The human endolymphatic sac expresses natriuretic peptides

Publikation: Bidrag til tidsskriftTidsskriftartikelForskningfagfællebedømt

OBJECTIVES/HYPOTHESIS: The function of the human endolymphatic sac (ES) has been enigmatic for decades. Hypotheses include controlling endolymphatic fluid homeostasis and inner ear immunological defense. Additionally, several studies indicate a possible endocrine capacity and a yet undefined role in intracranial pressure homeostasis. However, no direct evidence of such capacity exists. This study aims to explore and identify the hypothesized endocrine capacity of the human ES.

STUDY DESIGN: DNA microarrays and immunohistochemistry were used for analyses of fresh human ES tissue samples.

METHODS: Twelve tissue samples from the human ES were obtained during translabyrinthine surgery for vestibular schwannoma. Microarray technology was used to investigate tissue sample gene expression. Genes specific for an endocrine function were determined, and results were verified by immunohistochemistry.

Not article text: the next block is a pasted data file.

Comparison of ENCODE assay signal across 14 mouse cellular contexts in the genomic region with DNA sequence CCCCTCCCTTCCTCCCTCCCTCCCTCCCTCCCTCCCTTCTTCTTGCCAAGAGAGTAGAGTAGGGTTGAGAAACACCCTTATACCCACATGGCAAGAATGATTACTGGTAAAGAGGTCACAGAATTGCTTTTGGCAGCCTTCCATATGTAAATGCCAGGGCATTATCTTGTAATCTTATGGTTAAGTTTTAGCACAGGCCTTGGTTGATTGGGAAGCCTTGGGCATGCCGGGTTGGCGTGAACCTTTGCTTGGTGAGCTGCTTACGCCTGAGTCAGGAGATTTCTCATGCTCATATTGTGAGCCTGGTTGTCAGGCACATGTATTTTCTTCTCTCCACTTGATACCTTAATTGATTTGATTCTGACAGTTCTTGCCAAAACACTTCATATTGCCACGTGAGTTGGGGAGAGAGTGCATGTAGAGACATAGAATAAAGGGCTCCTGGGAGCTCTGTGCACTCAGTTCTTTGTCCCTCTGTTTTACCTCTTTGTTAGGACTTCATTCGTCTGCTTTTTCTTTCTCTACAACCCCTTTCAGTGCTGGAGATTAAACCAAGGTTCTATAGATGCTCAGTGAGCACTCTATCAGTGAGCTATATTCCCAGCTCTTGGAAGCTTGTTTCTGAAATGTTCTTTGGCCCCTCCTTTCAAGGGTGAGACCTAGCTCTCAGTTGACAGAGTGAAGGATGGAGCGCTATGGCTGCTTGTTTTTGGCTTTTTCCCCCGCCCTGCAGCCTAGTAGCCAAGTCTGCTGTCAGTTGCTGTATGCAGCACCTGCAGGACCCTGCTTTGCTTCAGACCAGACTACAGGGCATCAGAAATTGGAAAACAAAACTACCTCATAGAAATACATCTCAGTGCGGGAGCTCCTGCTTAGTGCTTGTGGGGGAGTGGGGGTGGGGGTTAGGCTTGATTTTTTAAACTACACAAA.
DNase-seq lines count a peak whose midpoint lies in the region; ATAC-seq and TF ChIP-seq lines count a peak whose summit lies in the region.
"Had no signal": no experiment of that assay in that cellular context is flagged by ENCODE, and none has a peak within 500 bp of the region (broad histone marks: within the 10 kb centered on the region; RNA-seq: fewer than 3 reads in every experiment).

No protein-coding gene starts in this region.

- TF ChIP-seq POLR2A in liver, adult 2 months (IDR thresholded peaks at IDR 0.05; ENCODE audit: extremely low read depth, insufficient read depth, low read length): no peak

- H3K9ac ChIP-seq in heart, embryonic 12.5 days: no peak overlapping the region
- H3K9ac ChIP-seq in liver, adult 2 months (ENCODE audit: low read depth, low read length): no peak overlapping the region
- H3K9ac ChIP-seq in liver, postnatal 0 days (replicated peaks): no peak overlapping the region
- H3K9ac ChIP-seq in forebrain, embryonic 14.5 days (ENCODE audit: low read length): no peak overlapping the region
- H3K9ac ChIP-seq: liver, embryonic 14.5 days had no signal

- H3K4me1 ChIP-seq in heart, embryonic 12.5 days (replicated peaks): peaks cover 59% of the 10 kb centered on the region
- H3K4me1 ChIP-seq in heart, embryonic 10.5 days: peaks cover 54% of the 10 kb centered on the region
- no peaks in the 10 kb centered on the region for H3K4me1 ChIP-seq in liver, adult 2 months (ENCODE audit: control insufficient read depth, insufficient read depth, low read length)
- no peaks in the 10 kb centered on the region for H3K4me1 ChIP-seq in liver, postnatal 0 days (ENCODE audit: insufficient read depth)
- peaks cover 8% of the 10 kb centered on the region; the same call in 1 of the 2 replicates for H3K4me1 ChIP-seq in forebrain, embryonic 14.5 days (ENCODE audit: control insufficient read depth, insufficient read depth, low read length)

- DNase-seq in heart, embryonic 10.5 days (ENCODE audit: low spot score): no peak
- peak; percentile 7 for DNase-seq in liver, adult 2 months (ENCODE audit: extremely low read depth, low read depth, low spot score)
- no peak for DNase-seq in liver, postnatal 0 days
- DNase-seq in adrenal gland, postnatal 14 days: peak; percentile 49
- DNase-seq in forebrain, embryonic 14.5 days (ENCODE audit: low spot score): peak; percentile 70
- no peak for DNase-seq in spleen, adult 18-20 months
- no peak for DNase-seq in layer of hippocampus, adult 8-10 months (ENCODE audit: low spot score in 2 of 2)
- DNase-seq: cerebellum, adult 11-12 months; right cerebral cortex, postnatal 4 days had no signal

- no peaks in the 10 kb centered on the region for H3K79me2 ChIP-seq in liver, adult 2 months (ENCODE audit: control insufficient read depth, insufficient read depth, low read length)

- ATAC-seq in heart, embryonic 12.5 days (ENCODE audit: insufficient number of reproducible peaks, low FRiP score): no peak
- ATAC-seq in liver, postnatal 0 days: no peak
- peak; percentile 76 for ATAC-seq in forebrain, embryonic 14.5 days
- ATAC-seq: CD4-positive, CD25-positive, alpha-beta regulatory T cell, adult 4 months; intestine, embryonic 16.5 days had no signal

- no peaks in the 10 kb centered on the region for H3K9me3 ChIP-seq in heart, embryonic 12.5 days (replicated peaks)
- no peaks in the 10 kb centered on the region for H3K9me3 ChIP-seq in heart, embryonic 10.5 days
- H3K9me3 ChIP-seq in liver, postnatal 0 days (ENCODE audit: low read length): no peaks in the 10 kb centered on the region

RESULTS: Several natriuretic peptides were found expressed significantly in the ES, including uroguanylin and brain natriuretic peptide, but also peptides regulating vascular tone, including adrenomedullin 2. In addition, both neurophysin and oxytocin (OXT) were found significantly expressed. All peptides were verified by immunohistochemistry.

CONCLUSION: The present data support the hypothesis that the human ES may have an endocrine/paracrine capacity through expression of several peptides with potent natriuretic activity. Furthermore, the ES may influence the hypothalamo-pituitary-adrenal axis and may regulate vasopressin receptors and aquaporin-2 channels in the inner ear via OXT expression. We hypothesize that the ES is likely to regulate inner ear endolymphatic homeostasis, possibly through secretion of several peptides, but it may also influence systemic and/or intracranial blood pressure through direct and indirect action on the vascular system and the kidney.

LEVEL OF EVIDENCE: N/A. Laryngoscope, 2016.

TidsskriftThe Laryngoscope
Udgave nummer6
Sider (fra-til)E201-E208
StatusUdgivet - jun. 2017

ID: 178525368